This article originally appeared on VeloNews
Ben O’Connor (Ag2r-Citroën) took a huge win at the Tour de France on Sunday.
The young Aussie rode his breakaway companion Sergio Higuita (EF Education-Nippo) off his wheel to win atop the monster climb to Tignes and vault up the GC in his first-ever Tour.
Mattia Cattaneo (Deceuninck-Quick-Step) hit out from the break in the final five kilometres to come past Higuita and claim second place. Sonny Colbrelli (Bahrain-Victorious) defied his billing as a classics sprinter to finish third.
“Just to be here was a dream, but to be here today is testament to everyone who put faith in me through the years … it’s been a wild ride, it’s mind-blowing,” O’Connor said after an emotional celebration with his team.
“This is what you dream of, it’s so fulfilling and brings so much joy. I’m loving every moment, and I’m so happy for the team, they had so much faith in me.”
Tadej Pogačar retained his yellow jersey after riding away from the GC group in the final kilometres of the tough multi-mountain stage in the Alps.
O’Connor and Higuita had taken on the 21km climb to Tignes as a pair after dropping fellow escapee Nairo Quintana (Arkea-Samsic) at the start of the marathon ascent.
O’Connor was relentless on the long grind to the ski resort, distancing Higuita at 17km to go and ploughing on alone to win by over five minutes.
“I wasn’t meant to be in the break today, but a big group went away, and I wanted to be there,” he said. “I knew that in a long hard stage like today I would have a chance to win. It’s amazing to have won.”
With O’Connor a threat to Pogačar’s yellow jersey with his long lead over the peloton, UAE Emirates had cranked the pace through the summit finish with three riders shepherding their team leader.
Ineos Grenadiers only attempted to take control at the front with around 8km to go. Carapaz briefly accelerated in a bid to regain time only for Pogačar to mark the Ecuadorian challenger and blast away from the small GC group in a crushing statement of intent.
Roglič, van der Poel do not start
Two of the peloton’s biggest names did not start the stage Sunday. Primož Roglič abandoned, succumbing to the injuries he sustained on stage 3. Mathieu van der Poel also quit the race to rest and rebuild for a charge at the Tokyo Olympic MTB race.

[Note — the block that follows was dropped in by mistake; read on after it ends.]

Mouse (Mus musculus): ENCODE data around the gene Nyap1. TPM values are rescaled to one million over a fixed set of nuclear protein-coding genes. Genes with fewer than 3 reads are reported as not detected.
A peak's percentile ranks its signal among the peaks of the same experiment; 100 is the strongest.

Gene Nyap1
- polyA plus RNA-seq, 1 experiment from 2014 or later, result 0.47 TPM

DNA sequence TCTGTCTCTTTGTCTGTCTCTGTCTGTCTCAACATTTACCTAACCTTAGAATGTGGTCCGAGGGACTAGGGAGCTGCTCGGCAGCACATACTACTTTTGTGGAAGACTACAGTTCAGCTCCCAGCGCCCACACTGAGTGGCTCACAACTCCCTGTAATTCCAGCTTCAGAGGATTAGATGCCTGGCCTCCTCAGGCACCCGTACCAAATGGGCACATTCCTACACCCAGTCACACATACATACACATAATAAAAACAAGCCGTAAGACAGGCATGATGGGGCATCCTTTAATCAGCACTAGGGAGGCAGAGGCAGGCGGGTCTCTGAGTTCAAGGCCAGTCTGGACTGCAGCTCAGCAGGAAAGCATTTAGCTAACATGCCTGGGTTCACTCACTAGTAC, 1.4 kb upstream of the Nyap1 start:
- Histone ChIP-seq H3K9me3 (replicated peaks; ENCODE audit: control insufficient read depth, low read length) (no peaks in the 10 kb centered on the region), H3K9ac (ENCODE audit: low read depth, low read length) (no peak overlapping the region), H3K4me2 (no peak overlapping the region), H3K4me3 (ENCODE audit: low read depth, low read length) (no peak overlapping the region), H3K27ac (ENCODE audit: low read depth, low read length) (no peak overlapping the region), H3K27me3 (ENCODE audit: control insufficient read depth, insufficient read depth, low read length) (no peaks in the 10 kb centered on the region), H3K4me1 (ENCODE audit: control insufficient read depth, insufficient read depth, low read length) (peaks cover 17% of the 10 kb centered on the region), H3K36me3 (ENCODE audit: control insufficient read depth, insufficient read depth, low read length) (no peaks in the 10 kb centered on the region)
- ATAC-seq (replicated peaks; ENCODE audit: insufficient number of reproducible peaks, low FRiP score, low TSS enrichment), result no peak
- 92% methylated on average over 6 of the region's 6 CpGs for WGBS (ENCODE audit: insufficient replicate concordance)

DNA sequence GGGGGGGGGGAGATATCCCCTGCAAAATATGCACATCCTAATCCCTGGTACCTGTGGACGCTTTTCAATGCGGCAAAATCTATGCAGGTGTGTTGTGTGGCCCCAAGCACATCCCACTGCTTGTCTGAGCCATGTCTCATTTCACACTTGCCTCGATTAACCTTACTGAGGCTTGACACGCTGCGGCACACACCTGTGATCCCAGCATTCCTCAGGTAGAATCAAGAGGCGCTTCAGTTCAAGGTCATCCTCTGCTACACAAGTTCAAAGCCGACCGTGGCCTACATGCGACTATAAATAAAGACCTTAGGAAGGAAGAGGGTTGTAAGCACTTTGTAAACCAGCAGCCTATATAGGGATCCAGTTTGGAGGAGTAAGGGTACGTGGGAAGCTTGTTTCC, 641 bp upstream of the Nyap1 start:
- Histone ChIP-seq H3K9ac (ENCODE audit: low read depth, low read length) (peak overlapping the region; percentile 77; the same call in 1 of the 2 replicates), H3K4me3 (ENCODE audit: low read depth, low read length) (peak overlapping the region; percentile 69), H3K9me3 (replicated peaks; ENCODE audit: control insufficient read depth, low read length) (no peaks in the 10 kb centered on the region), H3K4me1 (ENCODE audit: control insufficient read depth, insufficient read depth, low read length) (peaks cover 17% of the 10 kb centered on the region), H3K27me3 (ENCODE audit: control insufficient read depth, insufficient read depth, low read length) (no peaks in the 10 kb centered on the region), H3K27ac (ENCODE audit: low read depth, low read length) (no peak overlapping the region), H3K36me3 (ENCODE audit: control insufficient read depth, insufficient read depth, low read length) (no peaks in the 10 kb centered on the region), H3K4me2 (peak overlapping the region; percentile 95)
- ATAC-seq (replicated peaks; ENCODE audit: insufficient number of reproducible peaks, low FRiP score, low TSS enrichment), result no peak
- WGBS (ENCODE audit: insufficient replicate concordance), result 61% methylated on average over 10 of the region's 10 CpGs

Red-hot racing in the cool wet mountains
The bunch was met with another cool, sodden day in the Alps after also suffering gritty conditions Saturday.
A frantic opening 50km of the race saw Colbrelli and Michael Matthews contest a controversial intermediate sprint that where the Aussie took a wild and wayward line en route to second in the small bunch kick.
After suffering on Saturday’s stage, Geraint Thomas was struggling early in the day but rallied to hang tough in the peloton and the work on the front in the road to Tignes.
O’Connor, Quintana, Higuita Wout Poels, Michael Woods, and Lucas Hamilton attacked out of the day’s early 40-strong breakaway and Quintana, Poels, and Woods scrapped among themselves for mountains points.
Quintana pressured the break up the tough climb of the Pré and eventually clipped away with Higuita, and O’Connor bridged across shortly afterward. O’Connor had started the day at 8:13 back on Pogačar and the Aussie was motivated to push the pace as the lead trio worked up an eight-minute gap on the peloton.
O’Connor was briefly dropped by Quintana and Higuita on the long, rain-soaked descent off the Cormet de Roseland but was able to bridge back ahead of the huge haul to Tignes to set up his standout solo victory.
UAE-Team Emirates in control, Pogačar stamps authority
UAE-Team Emirates dominated the ever-reducing peloton through the Cols du Pré and Roseland with Marc Hirschi and Mikkel Bjerg taking long turns that saw Wout van Aert struggle to hold the wheels.
The team kept control through the first half of the massive climb to Tignes before Ineos Grenadiers took over at 8km to go. All of a sudden Pogačar’s teammates melted away, leaving the yellow jersey isolated – but that wasn’t enough to stop Pogačar with his searing late move.
A rest day comes Monday. After an opening week of crashes, cruel weather, and aggressive racing, the peloton will breathe a sigh of relief Sunday night.
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